Nirmama, aka: Nir-mama; 4 Definition(s)
Nirmama means something in Hinduism, Sanskrit, Marathi. If you want to know the exact meaning, history, etymology or English translation of this term then check out the descriptions on this page. Add your comment or reference to a book if you want to contribute to this summary article.
Purana and Itihasa (epic history)
Nirmama (निर्मम).—A sense of detachment takes a man of Vairāgya; with ripe experience sees all life as sorrow.*
- * Vāyu-purāṇa 102. 84-5.
The Purana (पुराण, purāṇas) refers to Sanskrit literature preserving ancient India’s vast cultural history, including historical legends, religious ceremonies, various arts and sciences. The eighteen mahapuranas total over 400,000 shlokas (metrical couplets) and date to at least several centuries BCE.
Languages of India and abroad
nirmama (निर्मम).—a S (nir & mama Mine.) Exempt from affection or concern (for anything); that regards nothing as his own or as interesting to him--a saint. Also nirmamatva n & nirmamatā f Exemption &c.Source: DDSA: The Molesworth Marathi and English Dictionary
nirmama (निर्मम).—a Exempt from affection; that regards nothing as his own.Source: DDSA: The Aryabhusan school dictionary, Marathi-English
Marathi is an Indo-European language having over 70 million native speakers people in (predominantly) Maharashtra India. Marathi, like many other Indo-Aryan languages, evolved from early forms of Prakrit, which itself is a subset of Sanskrit, one of the most ancient languages of the world.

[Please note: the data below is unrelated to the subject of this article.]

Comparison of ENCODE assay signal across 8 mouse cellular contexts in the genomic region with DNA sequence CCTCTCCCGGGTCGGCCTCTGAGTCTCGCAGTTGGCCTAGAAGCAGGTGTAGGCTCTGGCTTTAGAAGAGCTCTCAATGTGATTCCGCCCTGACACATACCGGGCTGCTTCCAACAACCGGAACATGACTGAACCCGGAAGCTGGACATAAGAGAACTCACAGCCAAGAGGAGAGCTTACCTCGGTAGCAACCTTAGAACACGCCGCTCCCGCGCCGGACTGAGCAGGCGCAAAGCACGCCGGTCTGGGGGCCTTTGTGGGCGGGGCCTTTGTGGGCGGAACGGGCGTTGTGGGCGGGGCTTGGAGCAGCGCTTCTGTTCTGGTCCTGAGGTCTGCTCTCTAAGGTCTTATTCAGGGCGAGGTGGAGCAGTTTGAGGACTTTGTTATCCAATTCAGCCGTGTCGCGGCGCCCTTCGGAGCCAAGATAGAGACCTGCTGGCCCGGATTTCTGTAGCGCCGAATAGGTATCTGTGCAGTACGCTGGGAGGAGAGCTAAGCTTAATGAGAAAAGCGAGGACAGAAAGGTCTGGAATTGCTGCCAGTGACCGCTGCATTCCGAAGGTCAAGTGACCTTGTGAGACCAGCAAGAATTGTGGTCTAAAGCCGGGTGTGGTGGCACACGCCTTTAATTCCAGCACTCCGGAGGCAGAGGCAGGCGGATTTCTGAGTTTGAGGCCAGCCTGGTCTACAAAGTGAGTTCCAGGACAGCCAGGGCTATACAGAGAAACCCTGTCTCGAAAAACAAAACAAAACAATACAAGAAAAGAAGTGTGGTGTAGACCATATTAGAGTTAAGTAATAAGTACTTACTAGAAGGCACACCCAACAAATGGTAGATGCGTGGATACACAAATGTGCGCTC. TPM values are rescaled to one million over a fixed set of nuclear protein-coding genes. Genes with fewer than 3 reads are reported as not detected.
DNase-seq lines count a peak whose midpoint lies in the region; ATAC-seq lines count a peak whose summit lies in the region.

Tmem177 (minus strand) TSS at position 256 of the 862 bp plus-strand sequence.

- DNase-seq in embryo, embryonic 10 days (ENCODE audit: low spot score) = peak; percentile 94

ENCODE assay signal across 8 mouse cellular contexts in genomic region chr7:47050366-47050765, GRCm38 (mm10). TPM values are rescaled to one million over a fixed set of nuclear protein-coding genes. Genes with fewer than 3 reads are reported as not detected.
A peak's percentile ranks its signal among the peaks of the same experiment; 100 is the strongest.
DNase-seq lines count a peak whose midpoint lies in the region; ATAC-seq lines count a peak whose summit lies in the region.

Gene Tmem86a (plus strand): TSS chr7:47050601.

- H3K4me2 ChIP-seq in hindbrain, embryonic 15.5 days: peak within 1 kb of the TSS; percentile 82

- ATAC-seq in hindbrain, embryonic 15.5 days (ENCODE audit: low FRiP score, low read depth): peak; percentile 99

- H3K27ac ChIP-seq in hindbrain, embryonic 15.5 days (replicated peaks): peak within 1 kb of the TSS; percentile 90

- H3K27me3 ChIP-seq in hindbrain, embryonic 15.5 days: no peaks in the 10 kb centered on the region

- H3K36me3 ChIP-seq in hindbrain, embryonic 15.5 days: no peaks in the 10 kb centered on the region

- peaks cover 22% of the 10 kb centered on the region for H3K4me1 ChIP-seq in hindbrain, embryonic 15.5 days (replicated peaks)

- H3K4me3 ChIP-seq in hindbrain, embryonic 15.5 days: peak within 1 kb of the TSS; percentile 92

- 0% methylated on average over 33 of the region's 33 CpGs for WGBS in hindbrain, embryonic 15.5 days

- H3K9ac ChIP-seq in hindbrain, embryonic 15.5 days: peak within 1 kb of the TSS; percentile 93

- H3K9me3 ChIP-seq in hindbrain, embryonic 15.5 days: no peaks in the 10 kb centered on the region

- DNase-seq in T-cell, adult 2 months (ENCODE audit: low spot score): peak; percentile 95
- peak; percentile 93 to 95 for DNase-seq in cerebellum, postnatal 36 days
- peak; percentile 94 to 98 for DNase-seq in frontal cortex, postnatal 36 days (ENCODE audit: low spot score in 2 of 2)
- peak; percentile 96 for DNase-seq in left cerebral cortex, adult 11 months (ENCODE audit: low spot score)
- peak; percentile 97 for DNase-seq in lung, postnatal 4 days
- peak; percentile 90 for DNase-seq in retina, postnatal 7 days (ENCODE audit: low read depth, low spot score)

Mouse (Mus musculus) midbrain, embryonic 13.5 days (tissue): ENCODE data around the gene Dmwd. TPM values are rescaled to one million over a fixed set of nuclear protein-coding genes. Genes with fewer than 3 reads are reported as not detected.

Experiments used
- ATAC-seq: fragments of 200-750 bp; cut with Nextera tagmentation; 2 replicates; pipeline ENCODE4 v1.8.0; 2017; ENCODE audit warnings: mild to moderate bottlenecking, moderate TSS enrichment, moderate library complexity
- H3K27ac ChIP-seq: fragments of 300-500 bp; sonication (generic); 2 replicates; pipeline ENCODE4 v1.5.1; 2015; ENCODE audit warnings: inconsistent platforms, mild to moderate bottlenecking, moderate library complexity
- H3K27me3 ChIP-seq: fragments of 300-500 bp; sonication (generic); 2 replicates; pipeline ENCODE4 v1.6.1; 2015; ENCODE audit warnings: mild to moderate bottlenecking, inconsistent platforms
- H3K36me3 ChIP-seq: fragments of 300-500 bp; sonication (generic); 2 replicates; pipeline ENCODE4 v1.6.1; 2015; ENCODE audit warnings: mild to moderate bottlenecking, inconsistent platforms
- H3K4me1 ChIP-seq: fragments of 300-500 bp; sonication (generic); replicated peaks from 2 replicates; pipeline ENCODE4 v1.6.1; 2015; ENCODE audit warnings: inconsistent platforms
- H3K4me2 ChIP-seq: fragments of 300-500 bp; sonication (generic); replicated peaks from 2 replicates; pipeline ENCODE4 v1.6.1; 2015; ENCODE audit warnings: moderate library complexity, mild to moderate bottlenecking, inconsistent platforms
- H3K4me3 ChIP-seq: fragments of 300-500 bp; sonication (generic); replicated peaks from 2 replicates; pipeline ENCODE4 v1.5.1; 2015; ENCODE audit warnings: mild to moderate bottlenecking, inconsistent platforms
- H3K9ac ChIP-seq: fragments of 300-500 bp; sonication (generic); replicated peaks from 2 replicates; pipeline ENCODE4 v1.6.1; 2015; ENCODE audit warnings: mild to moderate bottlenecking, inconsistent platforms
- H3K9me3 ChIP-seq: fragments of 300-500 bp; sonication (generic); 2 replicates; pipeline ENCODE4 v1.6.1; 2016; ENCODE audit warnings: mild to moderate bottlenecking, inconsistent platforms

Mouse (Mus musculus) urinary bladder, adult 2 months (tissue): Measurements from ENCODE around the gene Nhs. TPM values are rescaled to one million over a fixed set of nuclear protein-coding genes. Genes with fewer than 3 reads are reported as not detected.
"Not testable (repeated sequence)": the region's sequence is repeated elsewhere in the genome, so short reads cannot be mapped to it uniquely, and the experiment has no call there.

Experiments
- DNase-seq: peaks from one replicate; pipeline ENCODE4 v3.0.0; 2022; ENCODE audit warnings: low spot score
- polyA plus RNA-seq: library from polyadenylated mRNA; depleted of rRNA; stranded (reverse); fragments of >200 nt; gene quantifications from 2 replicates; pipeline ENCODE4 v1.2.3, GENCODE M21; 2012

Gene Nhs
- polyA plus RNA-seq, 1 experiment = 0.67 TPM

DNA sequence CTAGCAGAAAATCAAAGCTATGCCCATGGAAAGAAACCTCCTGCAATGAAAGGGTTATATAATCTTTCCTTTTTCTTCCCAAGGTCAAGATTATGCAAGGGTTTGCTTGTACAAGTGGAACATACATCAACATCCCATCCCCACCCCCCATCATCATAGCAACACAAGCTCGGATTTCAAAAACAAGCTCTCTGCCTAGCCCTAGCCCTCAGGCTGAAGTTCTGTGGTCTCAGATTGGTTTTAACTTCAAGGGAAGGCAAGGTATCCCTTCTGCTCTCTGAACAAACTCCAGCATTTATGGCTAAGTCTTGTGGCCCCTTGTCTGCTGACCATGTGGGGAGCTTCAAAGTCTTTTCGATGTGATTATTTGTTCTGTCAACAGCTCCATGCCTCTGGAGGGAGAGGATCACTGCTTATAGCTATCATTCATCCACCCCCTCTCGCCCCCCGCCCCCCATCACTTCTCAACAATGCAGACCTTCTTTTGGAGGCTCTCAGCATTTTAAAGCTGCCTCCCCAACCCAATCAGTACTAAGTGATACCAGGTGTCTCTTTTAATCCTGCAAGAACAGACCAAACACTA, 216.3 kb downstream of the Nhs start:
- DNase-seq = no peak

1) free from all connections with the outer world, who has renounced all worldly ties; संसारमिव निर्ममः (saṃsāramiva nirmamaḥ) (tatāra) R.12.6; Bg.2.71; निराशीर्निर्ममो भूत्वा युध्यस्व विगतज्वरः (nirāśīrnirmamo bhūtvā yudhyasva vigatajvaraḥ) 3.3.
2) unselfish, disinterested.
3) indifferent to (with loc.); निर्ममे निर्ममोऽर्थेषु मथुरां मधुराकृतिः (nirmame nirmamo'rtheṣu mathurāṃ madhurākṛtiḥ) R.15.28; प्राप्तेष्वर्थेषु निर्ममाः (prāpteṣvartheṣu nirmamāḥ) Mb.
4) an epithet of Śiva.
Nirmama is a Sanskrit compound consisting of the terms nir and mama (मम).Source: DDSA: The practical Sanskrit-English dictionary
Sanskrit, also spelled संस्कृतम् (saṃskṛtam), is an ancient language of India commonly seen as the grandmother of the Indo-European language family. Closely allied with Prakrit and Pali, Sanskrit is more exhaustive in both grammar and terms and has the most extensive collection of literature in the world, greatly surpassing its sister-languages Greek and Latin.
Starts with: Nirmamatva.
Search found 4 books and stories containing Nirmama, Nir-mama; (plurals include: Nirmamas, mamas). You can also click to the full overview containing English textual excerpts. Below are direct links for the most relevant articles:
Śrī Hari-bhakti-kalpa-latikā (by Sarasvati Thkura)
Trishashti Shalaka Purusha Caritra (by Helen M. Johnson)
The Brahmanda Purana (by G.V. Tagare)
The Shiva Purana (by J. L. Shastri)
Chapter 35 - Śiva-sahasranāma: the thousand names of Śiva < [Section 4 - Koṭirudra-Saṃhitā]